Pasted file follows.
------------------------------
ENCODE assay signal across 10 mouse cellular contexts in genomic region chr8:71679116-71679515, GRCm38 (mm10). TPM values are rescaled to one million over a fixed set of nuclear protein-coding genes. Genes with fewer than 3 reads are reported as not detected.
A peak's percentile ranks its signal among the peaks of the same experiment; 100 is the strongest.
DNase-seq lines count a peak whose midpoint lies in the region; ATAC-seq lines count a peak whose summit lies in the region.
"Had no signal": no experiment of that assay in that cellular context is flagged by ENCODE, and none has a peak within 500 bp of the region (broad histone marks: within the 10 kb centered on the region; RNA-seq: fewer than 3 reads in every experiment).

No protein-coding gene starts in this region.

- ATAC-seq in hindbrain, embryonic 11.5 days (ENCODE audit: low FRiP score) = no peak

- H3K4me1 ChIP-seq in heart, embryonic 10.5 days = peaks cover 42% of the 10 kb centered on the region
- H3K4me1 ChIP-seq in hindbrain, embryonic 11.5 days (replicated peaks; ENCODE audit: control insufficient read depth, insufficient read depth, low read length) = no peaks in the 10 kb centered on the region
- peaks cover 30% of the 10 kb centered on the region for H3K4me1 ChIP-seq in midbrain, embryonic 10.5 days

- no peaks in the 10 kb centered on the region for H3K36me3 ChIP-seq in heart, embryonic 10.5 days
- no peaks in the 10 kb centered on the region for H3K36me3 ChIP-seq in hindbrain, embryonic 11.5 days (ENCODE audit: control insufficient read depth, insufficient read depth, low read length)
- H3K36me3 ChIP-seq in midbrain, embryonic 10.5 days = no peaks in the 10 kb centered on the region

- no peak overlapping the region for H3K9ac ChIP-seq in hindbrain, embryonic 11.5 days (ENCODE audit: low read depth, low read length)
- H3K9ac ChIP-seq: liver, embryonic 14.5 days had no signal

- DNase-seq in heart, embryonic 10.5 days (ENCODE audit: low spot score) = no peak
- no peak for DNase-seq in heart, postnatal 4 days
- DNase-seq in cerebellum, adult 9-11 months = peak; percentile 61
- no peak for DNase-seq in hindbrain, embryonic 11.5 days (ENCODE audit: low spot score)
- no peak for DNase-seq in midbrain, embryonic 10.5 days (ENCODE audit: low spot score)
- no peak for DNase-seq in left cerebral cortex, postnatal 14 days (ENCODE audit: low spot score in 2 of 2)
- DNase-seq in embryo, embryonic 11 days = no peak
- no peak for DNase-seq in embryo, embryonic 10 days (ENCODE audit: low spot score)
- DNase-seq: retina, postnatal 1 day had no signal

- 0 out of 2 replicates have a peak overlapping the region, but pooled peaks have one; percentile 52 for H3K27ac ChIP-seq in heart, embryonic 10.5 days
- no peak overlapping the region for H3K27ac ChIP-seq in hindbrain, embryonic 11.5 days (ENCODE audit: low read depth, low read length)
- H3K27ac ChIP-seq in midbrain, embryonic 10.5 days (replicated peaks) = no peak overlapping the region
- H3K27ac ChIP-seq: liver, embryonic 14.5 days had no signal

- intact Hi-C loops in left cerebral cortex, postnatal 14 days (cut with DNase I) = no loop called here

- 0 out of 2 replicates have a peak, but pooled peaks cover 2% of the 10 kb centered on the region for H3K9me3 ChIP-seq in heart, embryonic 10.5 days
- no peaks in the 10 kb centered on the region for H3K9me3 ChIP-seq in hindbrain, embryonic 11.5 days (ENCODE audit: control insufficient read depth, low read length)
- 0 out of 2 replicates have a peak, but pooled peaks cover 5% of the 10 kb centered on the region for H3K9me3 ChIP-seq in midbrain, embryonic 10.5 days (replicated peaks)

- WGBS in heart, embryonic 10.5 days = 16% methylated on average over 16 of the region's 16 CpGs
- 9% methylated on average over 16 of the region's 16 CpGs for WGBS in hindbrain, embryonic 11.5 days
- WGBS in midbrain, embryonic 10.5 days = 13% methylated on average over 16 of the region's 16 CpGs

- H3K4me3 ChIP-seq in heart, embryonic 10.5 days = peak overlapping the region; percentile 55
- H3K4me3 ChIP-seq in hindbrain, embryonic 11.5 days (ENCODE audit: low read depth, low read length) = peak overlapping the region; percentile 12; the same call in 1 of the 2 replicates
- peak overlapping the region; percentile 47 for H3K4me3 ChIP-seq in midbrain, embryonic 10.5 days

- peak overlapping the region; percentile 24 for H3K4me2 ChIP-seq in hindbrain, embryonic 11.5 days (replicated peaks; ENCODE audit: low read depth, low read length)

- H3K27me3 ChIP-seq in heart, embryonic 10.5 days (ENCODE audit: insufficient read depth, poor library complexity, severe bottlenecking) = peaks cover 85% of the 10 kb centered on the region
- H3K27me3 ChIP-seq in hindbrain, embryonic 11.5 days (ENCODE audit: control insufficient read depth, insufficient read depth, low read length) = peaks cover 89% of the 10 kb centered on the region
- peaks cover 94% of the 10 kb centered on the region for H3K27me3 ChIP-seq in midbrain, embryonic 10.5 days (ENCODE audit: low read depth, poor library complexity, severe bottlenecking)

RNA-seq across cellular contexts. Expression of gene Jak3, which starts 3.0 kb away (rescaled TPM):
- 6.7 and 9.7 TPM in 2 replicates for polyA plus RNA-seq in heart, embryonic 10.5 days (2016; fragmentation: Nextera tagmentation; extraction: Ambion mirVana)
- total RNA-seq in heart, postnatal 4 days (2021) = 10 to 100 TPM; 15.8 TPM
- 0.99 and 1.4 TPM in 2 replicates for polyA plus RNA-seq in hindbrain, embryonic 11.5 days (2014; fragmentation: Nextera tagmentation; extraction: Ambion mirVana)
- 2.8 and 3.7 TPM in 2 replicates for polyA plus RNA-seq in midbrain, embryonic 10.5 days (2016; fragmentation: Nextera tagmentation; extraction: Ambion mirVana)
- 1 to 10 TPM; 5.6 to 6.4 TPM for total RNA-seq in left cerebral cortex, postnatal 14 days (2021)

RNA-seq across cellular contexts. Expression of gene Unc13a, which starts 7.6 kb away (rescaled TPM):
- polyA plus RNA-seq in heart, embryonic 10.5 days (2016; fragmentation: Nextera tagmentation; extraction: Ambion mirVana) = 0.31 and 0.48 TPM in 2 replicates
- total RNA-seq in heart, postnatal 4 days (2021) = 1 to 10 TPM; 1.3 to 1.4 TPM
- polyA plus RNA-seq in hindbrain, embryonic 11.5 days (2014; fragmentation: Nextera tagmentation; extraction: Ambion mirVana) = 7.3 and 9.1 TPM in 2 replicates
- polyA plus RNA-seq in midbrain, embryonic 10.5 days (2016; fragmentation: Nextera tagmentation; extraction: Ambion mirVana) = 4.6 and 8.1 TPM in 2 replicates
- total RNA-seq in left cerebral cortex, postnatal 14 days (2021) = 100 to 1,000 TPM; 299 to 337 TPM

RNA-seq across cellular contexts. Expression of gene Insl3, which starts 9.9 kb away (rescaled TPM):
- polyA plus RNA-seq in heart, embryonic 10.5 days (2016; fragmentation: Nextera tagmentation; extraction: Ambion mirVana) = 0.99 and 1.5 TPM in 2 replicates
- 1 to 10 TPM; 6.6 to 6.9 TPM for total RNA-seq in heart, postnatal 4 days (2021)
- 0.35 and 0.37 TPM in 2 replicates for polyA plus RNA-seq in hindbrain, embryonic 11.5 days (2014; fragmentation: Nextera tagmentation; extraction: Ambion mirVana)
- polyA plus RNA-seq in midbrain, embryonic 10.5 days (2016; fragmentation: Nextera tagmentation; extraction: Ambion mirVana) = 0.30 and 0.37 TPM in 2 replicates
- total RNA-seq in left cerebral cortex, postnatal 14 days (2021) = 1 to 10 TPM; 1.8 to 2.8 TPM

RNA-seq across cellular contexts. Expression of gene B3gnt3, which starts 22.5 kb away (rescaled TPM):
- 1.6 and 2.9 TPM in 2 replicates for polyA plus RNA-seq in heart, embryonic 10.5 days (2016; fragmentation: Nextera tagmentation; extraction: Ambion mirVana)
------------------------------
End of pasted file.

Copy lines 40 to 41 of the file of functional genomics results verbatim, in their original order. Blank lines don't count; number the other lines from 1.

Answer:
- H3K27me3 ChIP-seq in hindbrain, embryonic 11.5 days (ENCODE audit: control insufficient read depth, insufficient read depth, low read length) = peaks cover 89% of the 10 kb centered on the region
- peaks cover 94% of the 10 kb centered on the region for H3K27me3 ChIP-seq in midbrain, embryonic 10.5 days (ENCODE audit: low read depth, poor library complexity, severe bottlenecking)